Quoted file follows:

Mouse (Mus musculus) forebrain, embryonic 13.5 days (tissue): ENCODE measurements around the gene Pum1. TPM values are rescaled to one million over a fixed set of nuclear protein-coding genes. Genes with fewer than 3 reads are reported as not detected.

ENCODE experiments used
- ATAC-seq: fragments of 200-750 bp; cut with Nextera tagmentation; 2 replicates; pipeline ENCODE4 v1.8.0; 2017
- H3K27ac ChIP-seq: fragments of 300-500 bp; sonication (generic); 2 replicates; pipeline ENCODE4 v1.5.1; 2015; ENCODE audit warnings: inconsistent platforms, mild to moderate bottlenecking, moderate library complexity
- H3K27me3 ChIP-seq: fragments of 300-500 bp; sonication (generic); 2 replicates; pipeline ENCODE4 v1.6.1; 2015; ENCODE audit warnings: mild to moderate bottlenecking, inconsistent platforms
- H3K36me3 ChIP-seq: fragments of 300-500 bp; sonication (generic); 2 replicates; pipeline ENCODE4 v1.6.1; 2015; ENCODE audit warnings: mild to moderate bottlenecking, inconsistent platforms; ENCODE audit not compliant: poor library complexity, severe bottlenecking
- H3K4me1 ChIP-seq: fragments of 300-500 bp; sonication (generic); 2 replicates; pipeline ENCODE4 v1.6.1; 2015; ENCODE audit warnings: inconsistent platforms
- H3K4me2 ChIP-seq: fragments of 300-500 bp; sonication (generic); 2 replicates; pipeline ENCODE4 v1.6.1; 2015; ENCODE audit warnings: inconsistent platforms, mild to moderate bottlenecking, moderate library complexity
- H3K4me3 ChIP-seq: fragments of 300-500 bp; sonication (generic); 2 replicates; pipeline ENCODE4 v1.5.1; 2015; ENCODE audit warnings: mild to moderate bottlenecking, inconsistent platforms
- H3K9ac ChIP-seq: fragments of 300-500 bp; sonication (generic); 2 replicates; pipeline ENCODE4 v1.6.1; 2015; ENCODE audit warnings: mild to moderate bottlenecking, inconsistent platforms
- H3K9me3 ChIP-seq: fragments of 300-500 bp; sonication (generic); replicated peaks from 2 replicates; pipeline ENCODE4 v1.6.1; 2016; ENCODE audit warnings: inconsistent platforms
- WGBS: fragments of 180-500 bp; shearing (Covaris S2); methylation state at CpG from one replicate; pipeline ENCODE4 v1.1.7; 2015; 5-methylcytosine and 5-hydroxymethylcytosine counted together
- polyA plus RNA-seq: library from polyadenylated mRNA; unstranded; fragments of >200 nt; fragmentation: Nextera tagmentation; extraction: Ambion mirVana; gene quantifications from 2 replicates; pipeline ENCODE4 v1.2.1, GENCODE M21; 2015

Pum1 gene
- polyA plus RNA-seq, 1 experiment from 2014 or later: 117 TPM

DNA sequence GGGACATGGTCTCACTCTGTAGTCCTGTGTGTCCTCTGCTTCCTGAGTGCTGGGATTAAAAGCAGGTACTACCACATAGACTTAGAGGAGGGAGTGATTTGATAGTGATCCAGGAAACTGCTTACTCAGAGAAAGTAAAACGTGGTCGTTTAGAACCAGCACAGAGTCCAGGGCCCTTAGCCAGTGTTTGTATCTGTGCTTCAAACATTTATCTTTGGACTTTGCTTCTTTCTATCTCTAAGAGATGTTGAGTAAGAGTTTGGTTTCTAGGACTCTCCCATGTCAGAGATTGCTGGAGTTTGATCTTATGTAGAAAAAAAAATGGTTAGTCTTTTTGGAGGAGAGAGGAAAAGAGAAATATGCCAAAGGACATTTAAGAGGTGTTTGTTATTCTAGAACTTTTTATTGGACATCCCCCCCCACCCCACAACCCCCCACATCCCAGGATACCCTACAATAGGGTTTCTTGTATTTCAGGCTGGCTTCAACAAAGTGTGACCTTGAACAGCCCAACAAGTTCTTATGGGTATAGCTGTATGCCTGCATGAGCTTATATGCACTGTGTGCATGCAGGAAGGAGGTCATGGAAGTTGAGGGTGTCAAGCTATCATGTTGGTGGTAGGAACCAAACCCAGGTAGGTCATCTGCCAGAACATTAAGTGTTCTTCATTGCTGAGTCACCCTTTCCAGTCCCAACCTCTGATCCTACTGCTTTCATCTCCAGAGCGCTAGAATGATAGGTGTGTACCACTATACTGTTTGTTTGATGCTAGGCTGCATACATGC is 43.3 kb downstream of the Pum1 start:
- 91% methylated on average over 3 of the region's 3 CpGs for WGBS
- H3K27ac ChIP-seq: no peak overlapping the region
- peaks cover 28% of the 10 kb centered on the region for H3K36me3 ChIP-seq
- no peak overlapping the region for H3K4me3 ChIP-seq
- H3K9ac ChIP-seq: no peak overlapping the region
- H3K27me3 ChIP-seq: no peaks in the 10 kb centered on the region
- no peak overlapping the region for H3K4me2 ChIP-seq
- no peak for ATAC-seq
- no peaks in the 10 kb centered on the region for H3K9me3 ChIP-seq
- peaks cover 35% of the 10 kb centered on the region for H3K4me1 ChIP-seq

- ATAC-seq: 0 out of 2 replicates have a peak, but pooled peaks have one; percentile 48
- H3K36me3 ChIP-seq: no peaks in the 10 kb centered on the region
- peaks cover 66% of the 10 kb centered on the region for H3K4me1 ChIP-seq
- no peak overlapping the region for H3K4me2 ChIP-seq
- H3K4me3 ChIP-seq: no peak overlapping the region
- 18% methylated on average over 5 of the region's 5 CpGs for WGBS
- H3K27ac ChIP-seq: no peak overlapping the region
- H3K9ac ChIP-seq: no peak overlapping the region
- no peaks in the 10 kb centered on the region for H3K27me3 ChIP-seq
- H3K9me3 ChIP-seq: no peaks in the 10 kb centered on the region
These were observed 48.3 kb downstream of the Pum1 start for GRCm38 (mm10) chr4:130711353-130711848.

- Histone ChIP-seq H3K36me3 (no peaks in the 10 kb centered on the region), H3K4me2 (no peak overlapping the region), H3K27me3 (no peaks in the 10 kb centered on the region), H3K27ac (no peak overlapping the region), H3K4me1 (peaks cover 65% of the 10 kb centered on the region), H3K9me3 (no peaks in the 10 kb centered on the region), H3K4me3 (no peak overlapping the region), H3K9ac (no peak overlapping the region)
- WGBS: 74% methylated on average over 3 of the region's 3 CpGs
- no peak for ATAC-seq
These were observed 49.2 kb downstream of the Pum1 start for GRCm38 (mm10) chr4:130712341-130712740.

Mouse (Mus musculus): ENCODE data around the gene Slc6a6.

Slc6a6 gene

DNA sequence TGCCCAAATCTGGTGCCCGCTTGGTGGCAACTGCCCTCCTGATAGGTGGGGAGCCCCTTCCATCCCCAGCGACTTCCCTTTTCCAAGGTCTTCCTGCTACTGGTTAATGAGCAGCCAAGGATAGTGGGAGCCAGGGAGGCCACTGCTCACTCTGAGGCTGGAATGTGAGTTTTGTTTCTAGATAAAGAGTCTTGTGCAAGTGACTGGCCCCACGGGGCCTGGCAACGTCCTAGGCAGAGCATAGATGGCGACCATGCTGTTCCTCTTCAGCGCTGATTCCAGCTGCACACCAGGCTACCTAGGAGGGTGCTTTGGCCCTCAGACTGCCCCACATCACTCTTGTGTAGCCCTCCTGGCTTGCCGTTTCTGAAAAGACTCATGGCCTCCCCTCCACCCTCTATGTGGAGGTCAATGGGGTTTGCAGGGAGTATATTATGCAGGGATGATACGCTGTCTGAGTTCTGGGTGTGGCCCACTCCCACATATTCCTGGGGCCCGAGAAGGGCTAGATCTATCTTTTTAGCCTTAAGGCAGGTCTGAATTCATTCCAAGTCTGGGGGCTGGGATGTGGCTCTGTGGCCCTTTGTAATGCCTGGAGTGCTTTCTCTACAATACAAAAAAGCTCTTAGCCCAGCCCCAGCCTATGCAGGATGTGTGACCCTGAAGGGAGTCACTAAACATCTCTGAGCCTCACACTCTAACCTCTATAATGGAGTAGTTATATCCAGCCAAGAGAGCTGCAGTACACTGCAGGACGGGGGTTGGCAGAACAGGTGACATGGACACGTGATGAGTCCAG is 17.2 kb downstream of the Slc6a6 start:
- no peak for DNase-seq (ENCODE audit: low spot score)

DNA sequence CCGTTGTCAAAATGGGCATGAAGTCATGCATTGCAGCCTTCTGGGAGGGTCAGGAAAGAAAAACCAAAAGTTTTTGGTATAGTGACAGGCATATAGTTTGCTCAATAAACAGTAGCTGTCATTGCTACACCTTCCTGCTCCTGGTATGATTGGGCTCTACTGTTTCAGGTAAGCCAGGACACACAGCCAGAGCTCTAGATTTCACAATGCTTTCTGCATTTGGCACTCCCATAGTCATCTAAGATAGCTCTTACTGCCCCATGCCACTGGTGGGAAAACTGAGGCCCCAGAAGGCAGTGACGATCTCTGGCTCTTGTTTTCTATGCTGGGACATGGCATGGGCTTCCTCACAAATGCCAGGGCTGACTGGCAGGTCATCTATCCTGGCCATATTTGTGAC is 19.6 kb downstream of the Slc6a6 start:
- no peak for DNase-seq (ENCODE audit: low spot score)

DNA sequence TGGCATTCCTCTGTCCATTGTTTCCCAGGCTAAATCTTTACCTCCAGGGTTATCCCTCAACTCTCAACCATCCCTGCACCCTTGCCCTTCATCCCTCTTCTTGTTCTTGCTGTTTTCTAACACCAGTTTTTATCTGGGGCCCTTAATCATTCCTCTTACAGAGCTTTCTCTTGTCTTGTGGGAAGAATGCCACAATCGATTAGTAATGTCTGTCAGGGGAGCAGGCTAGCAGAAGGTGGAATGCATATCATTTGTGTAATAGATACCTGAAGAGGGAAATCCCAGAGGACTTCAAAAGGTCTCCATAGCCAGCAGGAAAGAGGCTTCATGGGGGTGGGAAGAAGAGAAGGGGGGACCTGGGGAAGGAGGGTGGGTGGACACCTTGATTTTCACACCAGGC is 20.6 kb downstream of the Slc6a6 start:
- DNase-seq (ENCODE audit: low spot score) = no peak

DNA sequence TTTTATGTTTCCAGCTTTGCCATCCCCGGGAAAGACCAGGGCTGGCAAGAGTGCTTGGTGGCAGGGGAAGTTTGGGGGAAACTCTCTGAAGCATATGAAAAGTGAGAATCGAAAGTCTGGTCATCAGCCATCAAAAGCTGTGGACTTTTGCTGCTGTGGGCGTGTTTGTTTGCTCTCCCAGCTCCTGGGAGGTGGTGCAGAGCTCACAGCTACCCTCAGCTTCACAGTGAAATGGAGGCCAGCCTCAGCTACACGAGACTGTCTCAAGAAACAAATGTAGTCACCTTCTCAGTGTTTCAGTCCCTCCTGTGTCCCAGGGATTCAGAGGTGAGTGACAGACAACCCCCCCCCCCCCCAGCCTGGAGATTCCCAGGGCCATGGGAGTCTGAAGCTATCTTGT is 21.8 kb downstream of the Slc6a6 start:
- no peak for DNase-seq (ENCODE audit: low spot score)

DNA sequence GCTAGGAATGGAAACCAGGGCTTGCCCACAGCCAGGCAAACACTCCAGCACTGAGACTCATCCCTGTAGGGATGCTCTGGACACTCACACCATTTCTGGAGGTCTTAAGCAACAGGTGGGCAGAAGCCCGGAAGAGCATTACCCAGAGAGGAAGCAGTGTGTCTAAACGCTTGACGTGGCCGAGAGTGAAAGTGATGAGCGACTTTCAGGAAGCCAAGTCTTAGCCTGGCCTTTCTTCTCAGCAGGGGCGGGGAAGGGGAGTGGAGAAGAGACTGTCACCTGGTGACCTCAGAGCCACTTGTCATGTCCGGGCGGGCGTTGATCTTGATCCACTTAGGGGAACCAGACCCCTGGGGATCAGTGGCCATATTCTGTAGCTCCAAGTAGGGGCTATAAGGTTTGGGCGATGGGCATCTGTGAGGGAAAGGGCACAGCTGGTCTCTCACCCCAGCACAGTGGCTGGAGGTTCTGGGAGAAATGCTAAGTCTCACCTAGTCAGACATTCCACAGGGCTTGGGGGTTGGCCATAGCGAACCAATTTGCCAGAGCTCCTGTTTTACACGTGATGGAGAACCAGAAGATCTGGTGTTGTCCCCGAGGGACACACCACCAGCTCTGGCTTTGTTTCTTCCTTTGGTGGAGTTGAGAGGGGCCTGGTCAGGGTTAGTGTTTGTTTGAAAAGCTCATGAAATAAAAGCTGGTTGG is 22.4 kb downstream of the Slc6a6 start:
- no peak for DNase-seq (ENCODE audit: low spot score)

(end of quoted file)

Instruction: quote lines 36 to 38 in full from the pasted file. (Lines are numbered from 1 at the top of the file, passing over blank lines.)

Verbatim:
- H3K9me3 ChIP-seq: no peaks in the 10 kb centered on the region
These were observed 48.3 kb downstream of the Pum1 start for GRCm38 (mm10) chr4:130711353-130711848.

- Histone ChIP-seq H3K36me3 (no peaks in the 10 kb centered on the region), H3K4me2 (no peak overlapping the region), H3K27me3 (no peaks in the 10 kb centered on the region), H3K27ac (no peak overlapping the region), H3K4me1 (peaks cover 65% of the 10 kb centered on the region), H3K9me3 (no peaks in the 10 kb centered on the region), H3K4me3 (no peak overlapping the region), H3K9ac (no peak overlapping the region)